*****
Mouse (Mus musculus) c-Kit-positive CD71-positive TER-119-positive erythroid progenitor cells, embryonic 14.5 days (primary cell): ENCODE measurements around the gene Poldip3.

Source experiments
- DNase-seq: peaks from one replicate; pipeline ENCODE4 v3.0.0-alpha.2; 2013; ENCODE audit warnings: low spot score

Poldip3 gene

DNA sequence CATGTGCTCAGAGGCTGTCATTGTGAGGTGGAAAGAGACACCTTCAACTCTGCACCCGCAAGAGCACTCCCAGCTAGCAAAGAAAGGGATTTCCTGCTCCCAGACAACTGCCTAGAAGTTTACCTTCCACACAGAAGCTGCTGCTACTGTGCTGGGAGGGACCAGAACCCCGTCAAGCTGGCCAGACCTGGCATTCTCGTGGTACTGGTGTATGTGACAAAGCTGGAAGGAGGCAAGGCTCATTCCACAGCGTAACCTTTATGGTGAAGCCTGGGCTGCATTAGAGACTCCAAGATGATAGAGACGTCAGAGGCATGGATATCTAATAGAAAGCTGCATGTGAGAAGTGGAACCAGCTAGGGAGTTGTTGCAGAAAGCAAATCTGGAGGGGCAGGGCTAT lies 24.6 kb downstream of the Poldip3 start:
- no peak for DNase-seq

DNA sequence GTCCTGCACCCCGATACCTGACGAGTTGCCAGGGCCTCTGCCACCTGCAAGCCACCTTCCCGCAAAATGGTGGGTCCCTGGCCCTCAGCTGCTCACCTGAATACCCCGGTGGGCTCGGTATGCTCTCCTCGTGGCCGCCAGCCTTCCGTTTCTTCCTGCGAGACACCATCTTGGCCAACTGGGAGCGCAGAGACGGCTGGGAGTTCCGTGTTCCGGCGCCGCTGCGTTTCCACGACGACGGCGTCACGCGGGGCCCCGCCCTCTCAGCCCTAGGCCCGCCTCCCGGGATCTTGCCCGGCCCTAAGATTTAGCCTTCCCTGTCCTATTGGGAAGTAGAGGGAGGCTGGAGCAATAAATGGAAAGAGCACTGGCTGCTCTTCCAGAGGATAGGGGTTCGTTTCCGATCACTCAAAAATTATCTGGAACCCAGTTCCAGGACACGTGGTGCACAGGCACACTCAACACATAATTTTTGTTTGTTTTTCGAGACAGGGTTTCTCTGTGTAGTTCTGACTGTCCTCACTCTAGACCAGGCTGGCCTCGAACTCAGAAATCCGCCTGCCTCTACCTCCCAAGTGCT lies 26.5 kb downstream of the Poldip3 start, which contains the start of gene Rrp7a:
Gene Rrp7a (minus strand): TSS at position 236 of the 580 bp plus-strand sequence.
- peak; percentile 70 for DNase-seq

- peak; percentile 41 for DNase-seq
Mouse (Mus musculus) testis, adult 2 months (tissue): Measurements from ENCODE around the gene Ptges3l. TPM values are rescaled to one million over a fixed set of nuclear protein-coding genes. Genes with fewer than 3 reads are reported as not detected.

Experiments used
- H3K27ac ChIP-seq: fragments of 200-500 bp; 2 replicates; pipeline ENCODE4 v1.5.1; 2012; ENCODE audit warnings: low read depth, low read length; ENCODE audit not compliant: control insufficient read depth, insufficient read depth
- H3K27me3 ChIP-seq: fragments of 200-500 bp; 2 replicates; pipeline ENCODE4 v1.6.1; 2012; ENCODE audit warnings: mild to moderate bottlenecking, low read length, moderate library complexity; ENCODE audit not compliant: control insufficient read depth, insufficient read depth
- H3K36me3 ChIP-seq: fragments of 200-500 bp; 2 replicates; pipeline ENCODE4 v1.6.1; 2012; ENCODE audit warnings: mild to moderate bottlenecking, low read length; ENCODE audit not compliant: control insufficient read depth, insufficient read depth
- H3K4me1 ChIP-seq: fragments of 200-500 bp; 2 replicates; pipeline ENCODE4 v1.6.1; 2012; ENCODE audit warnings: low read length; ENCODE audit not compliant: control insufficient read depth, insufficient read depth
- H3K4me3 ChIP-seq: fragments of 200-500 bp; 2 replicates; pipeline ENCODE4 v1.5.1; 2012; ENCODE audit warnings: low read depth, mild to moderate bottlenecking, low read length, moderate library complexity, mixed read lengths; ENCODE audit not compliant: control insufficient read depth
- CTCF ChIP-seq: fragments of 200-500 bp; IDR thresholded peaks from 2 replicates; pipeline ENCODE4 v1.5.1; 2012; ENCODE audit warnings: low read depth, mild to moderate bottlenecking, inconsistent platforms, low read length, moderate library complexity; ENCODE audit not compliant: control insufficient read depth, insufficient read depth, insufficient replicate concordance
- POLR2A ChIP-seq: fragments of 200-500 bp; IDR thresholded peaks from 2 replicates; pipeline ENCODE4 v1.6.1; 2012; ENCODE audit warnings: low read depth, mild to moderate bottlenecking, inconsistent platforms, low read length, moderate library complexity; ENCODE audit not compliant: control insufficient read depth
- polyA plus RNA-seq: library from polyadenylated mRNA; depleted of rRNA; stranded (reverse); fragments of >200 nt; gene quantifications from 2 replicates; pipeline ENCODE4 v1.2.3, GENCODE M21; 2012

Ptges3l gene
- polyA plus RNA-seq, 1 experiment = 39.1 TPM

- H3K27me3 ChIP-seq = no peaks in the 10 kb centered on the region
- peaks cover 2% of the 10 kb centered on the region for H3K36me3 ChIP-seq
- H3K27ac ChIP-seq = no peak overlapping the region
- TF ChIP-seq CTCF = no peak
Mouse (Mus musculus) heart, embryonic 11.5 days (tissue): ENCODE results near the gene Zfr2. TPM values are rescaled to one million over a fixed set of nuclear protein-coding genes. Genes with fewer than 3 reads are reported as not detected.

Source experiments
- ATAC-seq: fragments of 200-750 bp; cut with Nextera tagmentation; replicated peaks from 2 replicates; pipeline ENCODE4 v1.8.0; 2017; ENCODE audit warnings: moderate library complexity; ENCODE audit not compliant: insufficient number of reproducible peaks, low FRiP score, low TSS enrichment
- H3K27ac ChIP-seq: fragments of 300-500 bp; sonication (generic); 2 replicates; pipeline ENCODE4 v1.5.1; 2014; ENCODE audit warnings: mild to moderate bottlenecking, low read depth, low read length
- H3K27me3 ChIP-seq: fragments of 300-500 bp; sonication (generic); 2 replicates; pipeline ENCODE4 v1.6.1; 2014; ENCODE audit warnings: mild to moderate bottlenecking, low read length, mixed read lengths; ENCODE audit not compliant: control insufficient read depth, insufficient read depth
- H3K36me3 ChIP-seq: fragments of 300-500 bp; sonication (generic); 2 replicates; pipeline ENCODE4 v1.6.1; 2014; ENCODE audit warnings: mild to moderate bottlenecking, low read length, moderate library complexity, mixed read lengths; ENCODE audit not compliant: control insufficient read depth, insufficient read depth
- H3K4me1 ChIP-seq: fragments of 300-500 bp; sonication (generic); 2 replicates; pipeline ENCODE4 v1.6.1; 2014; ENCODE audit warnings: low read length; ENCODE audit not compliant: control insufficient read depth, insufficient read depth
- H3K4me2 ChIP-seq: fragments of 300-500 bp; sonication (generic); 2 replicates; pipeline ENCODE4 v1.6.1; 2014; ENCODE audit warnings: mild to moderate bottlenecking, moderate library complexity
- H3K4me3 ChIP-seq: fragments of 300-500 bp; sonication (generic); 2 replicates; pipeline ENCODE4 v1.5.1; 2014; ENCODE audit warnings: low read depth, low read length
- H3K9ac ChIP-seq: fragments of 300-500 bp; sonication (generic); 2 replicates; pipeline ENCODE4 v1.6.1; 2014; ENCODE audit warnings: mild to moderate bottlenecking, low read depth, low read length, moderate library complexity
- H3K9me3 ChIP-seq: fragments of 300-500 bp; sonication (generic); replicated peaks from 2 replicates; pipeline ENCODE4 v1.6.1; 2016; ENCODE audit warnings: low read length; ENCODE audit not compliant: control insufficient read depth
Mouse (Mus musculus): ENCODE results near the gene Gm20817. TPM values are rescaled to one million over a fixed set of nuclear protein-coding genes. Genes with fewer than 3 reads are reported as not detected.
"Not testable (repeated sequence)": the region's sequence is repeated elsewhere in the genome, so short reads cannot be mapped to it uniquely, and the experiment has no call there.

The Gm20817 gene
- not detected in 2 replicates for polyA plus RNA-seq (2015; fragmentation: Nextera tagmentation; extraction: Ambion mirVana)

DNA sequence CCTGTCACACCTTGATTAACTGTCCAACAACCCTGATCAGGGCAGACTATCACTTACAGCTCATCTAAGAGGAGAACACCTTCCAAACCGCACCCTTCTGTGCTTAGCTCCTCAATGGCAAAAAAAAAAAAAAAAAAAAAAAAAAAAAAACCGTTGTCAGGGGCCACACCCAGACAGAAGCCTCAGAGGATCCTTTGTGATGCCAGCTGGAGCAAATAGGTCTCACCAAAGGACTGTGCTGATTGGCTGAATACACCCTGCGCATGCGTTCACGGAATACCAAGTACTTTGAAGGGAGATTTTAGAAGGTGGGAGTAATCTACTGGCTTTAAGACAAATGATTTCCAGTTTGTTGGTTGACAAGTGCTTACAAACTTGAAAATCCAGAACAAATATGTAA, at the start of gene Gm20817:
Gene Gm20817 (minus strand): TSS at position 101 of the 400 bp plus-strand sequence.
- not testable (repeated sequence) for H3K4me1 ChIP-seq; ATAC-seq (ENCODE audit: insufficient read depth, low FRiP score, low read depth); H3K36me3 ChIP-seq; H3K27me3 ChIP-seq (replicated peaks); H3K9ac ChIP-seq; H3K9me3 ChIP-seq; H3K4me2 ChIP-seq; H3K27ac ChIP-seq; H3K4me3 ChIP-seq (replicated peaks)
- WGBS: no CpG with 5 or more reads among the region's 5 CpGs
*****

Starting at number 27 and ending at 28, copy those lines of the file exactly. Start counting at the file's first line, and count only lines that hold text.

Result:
Mouse (Mus musculus) heart, embryonic 11.5 days (tissue): ENCODE results near the gene Zfr2. TPM values are rescaled to one million over a fixed set of nuclear protein-coding genes. Genes with fewer than 3 reads are reported as not detected.

Source experiments